There is are legal basis for the Government to pay for all the expenses from the state budget by the organization of evening, correspondence and non-formal training for the children and youth, who dropped out and who want to increase their education level in secondary schools.

Enrolment of disabled children

Until the 1990s the issue of giving education for handicapped people had been done in specialized on segregated training in a special education system.

The number of schools in Mongolia for handicapped children, which were 14 in 1990, has decreased to 5 due to economic and financial problems.

The annual expense of one special school with 420 pupils was about the same of 3 ordinary secondary schools (with 1-10 grade) with each 1200 pupils; this suggests that such education was very costly.

Under the term ‘handicapped’ all the children with slight physical and mental disability, with slow understanding and with low mental ability were included and there was an opinion among the people to train them only in special education schools and a negative attitude towards them from ordinary school teachers and pupils.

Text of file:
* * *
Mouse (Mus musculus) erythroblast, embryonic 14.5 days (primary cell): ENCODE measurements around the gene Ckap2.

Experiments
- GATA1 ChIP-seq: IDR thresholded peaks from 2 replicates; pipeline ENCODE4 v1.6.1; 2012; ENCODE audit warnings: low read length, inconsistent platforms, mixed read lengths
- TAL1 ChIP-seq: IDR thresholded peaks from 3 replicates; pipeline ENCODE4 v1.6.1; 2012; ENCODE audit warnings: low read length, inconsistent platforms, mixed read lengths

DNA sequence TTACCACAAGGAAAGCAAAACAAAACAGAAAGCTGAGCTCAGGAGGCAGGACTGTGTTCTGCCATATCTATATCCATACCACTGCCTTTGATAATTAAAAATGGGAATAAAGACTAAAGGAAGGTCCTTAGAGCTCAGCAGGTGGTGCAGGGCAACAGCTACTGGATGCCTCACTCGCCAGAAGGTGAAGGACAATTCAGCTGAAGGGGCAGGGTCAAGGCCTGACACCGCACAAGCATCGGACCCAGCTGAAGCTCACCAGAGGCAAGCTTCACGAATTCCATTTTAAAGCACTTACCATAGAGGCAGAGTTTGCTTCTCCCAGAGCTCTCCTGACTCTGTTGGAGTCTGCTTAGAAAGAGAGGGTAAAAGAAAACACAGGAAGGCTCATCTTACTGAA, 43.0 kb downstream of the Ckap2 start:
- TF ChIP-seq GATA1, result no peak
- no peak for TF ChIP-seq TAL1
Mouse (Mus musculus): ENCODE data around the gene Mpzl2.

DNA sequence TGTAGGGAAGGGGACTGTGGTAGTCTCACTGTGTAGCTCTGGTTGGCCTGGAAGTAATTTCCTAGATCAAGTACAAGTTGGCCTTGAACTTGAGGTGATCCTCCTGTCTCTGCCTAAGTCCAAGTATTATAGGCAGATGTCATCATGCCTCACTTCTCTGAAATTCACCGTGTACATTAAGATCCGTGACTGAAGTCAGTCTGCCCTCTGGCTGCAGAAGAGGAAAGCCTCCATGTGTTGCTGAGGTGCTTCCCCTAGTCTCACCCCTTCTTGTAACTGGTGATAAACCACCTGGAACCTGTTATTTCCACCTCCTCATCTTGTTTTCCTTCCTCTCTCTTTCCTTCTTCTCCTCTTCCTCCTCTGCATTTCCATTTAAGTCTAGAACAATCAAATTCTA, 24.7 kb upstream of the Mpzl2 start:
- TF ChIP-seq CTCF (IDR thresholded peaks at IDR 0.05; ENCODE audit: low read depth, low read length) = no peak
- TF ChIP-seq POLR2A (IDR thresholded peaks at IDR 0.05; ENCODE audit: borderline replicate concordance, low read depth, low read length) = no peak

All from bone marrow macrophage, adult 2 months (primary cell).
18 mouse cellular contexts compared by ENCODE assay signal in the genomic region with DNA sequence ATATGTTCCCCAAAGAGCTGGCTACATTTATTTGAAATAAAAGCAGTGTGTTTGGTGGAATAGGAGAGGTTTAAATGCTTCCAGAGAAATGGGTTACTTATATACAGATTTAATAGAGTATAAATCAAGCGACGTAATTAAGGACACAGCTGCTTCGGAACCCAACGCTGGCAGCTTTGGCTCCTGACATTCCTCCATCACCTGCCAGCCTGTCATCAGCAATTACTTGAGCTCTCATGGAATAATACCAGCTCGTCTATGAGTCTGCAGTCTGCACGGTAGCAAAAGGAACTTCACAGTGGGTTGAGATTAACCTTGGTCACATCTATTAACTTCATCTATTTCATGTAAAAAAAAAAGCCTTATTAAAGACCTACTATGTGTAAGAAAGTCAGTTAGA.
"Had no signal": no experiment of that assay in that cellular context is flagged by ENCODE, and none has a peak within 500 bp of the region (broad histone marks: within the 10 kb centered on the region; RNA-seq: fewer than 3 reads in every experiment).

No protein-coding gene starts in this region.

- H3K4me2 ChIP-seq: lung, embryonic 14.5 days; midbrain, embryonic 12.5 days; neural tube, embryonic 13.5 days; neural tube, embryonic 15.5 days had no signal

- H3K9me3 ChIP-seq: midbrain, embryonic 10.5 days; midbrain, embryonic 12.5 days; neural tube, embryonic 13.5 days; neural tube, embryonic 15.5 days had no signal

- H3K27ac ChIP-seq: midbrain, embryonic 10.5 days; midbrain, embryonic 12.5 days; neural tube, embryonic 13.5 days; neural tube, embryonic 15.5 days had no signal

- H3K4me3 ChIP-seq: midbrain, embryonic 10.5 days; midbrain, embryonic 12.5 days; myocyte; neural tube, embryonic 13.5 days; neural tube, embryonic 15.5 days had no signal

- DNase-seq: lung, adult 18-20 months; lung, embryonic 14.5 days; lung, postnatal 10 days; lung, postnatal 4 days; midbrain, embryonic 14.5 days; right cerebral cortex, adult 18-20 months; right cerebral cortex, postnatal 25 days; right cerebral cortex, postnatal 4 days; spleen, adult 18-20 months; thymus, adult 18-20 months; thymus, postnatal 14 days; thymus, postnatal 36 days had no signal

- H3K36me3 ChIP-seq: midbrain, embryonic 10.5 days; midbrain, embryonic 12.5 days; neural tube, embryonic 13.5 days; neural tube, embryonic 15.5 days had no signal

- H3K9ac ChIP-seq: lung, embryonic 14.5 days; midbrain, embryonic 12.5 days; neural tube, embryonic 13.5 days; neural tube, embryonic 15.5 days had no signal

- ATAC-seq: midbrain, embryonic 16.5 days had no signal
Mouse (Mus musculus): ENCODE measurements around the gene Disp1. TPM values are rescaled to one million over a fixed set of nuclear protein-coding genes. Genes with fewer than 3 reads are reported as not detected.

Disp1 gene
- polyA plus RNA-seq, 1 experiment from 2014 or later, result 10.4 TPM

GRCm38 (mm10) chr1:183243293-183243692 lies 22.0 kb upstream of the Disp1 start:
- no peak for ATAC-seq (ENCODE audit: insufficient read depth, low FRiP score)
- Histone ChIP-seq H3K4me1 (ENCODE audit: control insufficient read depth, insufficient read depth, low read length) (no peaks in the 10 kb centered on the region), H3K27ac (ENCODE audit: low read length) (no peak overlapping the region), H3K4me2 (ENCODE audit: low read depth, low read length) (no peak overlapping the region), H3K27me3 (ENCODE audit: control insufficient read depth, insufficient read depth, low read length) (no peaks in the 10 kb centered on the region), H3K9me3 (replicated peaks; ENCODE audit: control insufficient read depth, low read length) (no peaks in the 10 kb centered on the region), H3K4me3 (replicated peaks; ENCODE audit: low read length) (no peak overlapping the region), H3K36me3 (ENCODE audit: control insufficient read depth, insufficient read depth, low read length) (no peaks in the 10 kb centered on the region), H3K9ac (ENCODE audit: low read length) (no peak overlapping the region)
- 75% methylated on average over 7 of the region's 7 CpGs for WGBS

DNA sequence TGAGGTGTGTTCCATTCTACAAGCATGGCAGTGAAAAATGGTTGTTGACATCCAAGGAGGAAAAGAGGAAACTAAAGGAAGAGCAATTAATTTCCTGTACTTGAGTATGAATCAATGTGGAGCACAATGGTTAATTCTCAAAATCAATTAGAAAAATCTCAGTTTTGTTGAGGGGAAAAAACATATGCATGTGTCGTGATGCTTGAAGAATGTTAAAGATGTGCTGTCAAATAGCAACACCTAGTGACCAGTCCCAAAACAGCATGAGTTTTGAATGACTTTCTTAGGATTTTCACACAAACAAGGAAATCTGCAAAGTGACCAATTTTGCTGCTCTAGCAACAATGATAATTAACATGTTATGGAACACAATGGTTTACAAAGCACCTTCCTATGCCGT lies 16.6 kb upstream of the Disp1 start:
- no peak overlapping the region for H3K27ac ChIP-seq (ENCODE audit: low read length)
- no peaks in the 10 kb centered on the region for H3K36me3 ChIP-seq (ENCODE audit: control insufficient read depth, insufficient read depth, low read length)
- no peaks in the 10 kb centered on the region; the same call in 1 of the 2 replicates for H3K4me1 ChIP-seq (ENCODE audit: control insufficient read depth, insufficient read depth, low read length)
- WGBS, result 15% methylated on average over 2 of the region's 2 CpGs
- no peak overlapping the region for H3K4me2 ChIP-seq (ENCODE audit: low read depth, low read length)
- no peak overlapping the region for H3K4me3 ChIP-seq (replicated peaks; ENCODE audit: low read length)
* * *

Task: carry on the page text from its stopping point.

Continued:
According to the constitution of Mongolia, disabled people have equal rights to participate political, economic, social, cultural, and family life, the same as other citizens.

Because Mongolia has chosen to develop a humanitarian and democratic society, which gives importance to people’s rights and freedom, our government is following the policy to refuse the notion that disabled people should live on social welfare. Respecting their physical and social problems, they showed enjoy equal rights other citizens, be responsible like others, and be the members of the society with full rights.

In order to provide handicapped children with the right to get education, the government is implementing the policy to train them integrated in ordinary secondary schools. The project, ‘Education with special needs’, to train handicapped children integrated in Mongolian scholars, had the support of DANIDA and gained much experience.